Heather Scallion waits for a job at the Command Center temporary employment agency in Williston, North Dakota, a once booming oil town
Williston (United States) (AFP) - In the chilly air before dawn, a handful of men and women huddle in front of a small, one-story building on the outskirts of Williston.
They are waiting for Central Command, a temporary work agency, to open.
Workers in this oil town in the US state of North Dakota, just an hour from the Canada border, once had their pick of jobs. Many are now looking for any work they can find.
"They don't have very many jobs for us right now," said Heather Scallion, who traveled some 1,300 miles (2,100 km) from Arkansas, thinking there was still low-skilled work here.
"Hurting for money, honestly," she explained.
Nearby, a ragged man in his 30s slept on a couch. Scallion was fairly certain he was homeless, because he slept on the same spot every day, wearing the same clothes.
Just minutes from this temporary work site, at the state-run employment agency Job Service North Dakota, it is a far different world. There is a shortage of workers for highly skilled positions in drilling and oil pump maintenance, among others.
"There were layoffs when oil really tanked," said Cindy Sanford, who heads the agency's Williston branch. "Now what's happening is those companies are bringing people back."
North Dakota is now seeing hints of a recovery from the bust. As crude prices have rebounded to the $40 range after a stunning crash, there are signs that the industry is slowly regaining its footing.
But the recovery has been uneven, a distinct case of the haves and the have-nots, as skilled laborers see their prospects improving, while the less desirable workforce feels little optimism.
- Oil boomtown -
The Command Center offices are just across from the train tracks that used to ferry coal, livestock and grains, but now shoulder trains loaded with crude from the vast oil and gas deposits that lie deep underfoot, known as the Bakken and Three Forks formations.
When hydraulic fracturing, or fracking, and horizontal drilling techniques made those deposits easier to reach, Williston became the epicenter of North Dakota's oil production.
The industry turned the sparsely populated state into a buzzing hub of investment and hiring starting in 2010, while the rest of the US economy was still stuck in low gear.
At the height of the boom in 2014, Sanford said that they could be so desperate to recruit workers they just had to make sure candidates were alive.
"We'd laugh and we'd say, 'Breathe into the mirror. Oh, it didn't fog up. Try again,'" said Sanford.
In those heady days, low-skilled workers could easily earn $18 an hour. Williston doubled in size in about four years, to roughly 30,000 people.
Then, the price of oil plummeted, from highs above $100 a barrel to below $30, forcing many drillers to shut down their operations and lay off tens of thousands. Booming Williston went bust.
- Hints of recovery -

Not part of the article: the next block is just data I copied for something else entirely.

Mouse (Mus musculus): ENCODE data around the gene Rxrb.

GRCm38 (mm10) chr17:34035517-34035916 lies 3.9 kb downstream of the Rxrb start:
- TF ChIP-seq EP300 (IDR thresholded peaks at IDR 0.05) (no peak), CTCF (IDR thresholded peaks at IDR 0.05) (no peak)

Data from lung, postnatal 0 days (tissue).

From his truck, Monty Besler points to so-called "man camps," make-shift mobile housing developments once buzzing with out-of-town workers. They now sit empty.
"We've lost a lot of companies," said Besler, an oil industry consultant, whose license plate reads "Fracn8r" - as in "frackenator," a nickname given to him by colleagues.
Besler has seen boom and bust cycles before.
"We'll have a winnowing, and in the process the stronger companies will survive," he said.
He has reason for such optimism.
While oil production still continues to decline, analysts expect it to stabilize next year. Meanwhile, the number of active oil rigs is rising again and they have become more efficient and productive, according to the US Energy Information Administration.
"The industry is going to resume a very modest, but positive, growth in supply in 2017," said Raoul LeBlanc, a US energy analyst at IHS.
He cautioned that even though jobs are starting to return, salaries are generally lower than in boom times. "We may never get back to the levels of employment that we had," LeBlanc said.
But Besler believes the industry can rise again. If prices can be sustained in the $50-60 per barrel range, Besler said, "that starts to bring the outside money back in, the investment groups that were pouring money into the Bakken before."
The city of Williston is anticipating that Bakken will power the local economy for decades to come, budgeting $1 billion on roads, bridges, and a new airport.
Companies are once again competing for workers. A recent job fair had 56 companies planning to fill 300 positions.
This is all cold comfort at the Command Center, where few of those jobs are expected to reach low-skilled workers any time soon. Kyle Tennessen, the center's manager, is certain he will continue to have more people lining up for work every morning than the number of jobs he can offer them.
"There's going to be another boom. When is the giant question mark," Tennessen said.